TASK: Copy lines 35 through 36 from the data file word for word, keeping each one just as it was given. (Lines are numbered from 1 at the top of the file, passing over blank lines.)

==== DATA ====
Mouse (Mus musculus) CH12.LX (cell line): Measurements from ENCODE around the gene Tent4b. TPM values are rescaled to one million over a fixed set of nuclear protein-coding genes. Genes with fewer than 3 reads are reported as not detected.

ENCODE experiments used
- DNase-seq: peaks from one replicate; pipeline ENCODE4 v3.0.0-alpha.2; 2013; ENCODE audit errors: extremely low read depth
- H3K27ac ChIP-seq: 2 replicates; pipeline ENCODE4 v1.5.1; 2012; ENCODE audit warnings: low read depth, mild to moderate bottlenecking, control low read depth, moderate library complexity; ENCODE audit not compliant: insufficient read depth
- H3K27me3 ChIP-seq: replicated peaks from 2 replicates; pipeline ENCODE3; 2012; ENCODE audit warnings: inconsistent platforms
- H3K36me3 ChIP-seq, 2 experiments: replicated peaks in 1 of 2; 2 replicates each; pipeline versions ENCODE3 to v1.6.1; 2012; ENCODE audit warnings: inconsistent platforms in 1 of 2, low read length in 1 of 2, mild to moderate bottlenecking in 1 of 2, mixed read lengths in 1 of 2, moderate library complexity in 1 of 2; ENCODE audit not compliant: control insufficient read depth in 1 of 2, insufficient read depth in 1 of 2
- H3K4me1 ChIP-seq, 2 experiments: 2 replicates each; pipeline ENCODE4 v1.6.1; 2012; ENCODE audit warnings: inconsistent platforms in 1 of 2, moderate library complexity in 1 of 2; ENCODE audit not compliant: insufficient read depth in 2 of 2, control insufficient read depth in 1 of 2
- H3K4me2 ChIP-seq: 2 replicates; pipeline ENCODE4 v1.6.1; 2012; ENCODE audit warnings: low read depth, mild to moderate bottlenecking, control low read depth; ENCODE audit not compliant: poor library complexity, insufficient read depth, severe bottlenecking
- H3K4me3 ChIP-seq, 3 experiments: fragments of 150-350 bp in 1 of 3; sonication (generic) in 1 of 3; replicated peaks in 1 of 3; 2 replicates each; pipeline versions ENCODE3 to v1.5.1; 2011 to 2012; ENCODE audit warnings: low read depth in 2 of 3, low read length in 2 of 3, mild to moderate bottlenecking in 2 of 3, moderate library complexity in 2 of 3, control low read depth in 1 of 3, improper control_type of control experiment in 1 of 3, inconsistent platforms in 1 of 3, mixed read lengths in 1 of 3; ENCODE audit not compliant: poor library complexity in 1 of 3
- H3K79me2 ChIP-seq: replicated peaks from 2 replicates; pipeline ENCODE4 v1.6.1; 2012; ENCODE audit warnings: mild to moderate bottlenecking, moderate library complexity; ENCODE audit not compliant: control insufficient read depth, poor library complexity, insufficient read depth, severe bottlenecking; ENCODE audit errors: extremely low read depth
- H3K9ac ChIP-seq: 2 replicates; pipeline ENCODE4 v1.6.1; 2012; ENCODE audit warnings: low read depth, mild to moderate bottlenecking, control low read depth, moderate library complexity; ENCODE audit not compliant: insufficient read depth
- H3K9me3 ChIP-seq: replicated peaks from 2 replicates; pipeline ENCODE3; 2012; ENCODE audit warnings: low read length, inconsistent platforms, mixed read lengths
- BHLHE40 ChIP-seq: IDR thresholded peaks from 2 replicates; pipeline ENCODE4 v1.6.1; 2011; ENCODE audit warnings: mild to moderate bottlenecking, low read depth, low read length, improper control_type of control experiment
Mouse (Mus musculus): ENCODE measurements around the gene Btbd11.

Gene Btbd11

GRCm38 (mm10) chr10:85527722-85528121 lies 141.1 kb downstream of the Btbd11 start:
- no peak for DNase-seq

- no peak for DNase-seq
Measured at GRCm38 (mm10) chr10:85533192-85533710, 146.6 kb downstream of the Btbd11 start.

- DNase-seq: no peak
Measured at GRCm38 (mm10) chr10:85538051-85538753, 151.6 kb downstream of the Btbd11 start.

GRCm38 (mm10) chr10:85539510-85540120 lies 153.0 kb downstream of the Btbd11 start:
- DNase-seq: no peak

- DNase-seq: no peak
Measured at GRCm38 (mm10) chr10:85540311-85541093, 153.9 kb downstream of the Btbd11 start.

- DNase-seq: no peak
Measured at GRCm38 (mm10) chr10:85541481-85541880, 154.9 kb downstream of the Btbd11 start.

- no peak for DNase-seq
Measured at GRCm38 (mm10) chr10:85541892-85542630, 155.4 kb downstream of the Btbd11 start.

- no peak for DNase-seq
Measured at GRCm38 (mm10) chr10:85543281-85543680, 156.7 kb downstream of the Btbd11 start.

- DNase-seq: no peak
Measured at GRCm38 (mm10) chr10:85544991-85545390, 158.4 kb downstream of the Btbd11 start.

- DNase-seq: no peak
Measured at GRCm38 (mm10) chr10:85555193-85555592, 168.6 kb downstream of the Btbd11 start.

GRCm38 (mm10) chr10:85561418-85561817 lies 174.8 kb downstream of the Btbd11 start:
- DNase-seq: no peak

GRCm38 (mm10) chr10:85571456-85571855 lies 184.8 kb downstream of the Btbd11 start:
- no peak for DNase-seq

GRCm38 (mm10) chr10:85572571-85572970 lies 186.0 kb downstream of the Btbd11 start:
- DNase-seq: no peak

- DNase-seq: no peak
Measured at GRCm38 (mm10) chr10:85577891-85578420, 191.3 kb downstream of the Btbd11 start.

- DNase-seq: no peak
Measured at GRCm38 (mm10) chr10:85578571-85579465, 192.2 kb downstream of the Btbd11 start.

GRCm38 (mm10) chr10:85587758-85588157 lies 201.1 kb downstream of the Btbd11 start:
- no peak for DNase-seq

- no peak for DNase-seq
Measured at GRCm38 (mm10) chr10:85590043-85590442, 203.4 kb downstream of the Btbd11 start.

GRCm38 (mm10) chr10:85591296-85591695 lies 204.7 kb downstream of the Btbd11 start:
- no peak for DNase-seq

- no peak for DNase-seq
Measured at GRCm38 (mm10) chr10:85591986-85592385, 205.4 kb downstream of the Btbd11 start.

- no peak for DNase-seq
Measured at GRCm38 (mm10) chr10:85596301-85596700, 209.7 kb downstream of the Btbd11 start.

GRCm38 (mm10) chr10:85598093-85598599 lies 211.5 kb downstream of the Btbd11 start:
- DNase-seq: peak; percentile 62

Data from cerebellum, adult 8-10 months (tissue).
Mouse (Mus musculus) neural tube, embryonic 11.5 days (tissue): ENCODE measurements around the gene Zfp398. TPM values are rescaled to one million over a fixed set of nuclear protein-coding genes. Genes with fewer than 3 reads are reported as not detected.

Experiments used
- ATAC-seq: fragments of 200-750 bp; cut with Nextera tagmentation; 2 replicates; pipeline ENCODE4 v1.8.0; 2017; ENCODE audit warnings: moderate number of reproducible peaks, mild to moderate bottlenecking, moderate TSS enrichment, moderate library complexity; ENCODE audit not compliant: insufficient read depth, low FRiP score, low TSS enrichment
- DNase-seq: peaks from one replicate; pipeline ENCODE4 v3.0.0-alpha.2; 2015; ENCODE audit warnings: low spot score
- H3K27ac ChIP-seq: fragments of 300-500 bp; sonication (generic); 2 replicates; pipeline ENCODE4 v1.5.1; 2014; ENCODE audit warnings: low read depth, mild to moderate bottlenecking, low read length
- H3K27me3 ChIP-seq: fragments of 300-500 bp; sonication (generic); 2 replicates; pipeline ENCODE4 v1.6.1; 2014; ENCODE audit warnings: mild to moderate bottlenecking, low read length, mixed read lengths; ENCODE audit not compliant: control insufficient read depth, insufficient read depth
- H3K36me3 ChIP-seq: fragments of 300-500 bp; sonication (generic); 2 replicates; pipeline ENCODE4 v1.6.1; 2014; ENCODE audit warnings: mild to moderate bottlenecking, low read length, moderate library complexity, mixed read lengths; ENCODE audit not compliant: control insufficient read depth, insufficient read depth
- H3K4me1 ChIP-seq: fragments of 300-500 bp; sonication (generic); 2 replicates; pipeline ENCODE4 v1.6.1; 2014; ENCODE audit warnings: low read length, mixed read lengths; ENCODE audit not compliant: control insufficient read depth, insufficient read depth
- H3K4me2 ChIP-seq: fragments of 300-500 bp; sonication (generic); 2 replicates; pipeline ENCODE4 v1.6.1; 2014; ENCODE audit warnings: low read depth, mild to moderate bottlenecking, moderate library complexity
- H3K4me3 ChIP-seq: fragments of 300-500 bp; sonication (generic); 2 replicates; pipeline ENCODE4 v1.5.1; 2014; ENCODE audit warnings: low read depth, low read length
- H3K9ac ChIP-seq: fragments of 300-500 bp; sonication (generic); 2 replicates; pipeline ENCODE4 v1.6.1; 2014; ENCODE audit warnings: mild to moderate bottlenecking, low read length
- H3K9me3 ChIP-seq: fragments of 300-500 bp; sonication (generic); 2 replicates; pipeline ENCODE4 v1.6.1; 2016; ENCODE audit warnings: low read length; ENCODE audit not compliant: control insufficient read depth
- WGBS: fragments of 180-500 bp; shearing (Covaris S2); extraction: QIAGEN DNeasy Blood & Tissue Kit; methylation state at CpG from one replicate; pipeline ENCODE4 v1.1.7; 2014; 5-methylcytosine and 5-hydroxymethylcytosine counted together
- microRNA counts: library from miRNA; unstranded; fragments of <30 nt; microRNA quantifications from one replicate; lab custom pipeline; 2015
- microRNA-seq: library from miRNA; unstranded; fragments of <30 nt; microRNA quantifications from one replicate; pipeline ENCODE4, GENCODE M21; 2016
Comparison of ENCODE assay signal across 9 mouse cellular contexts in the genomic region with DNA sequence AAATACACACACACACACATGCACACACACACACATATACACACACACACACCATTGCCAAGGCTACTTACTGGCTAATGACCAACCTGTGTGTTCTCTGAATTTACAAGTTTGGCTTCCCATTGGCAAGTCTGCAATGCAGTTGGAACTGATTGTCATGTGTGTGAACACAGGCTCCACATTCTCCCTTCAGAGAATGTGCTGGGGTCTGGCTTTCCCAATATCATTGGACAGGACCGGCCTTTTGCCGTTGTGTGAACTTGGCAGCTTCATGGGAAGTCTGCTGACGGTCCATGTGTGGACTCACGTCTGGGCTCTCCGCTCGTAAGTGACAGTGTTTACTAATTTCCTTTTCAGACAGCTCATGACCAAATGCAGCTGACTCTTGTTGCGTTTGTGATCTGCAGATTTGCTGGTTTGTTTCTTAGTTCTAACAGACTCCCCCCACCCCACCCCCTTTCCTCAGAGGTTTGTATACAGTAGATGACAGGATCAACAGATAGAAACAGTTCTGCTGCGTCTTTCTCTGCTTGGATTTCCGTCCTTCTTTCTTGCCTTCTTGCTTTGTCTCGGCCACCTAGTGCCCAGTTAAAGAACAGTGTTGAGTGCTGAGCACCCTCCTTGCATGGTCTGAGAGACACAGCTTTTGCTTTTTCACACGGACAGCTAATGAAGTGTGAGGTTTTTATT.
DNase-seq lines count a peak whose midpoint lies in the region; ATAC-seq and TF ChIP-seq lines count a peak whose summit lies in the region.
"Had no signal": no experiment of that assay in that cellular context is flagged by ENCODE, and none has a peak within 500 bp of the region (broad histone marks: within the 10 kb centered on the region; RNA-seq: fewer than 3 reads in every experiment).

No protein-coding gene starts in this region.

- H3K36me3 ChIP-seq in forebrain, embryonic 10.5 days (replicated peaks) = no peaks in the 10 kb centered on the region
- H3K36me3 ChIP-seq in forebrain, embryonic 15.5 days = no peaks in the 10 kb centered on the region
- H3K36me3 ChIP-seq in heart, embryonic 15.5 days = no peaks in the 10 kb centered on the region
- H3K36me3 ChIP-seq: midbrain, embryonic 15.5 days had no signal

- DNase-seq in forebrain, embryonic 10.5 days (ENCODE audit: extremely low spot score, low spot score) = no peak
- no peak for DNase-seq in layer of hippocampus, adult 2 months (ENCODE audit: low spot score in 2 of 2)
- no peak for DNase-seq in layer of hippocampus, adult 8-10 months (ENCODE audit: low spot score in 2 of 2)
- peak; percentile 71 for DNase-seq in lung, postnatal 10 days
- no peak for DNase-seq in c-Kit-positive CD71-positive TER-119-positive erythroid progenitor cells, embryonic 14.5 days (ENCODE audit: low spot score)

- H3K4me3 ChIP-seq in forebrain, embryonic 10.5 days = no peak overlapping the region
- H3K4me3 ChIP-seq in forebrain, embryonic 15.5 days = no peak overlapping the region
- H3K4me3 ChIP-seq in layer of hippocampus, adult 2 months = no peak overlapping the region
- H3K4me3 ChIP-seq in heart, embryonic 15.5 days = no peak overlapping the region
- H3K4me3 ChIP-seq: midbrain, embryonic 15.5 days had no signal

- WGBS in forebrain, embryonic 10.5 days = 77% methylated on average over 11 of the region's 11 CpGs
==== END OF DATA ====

Measured at GRCm38 (mm10) chr10:85555193-85555592, 168.6 kb downstream of the Btbd11 start.

GRCm38 (mm10) chr10:85561418-85561817 lies 174.8 kb downstream of the Btbd11 start: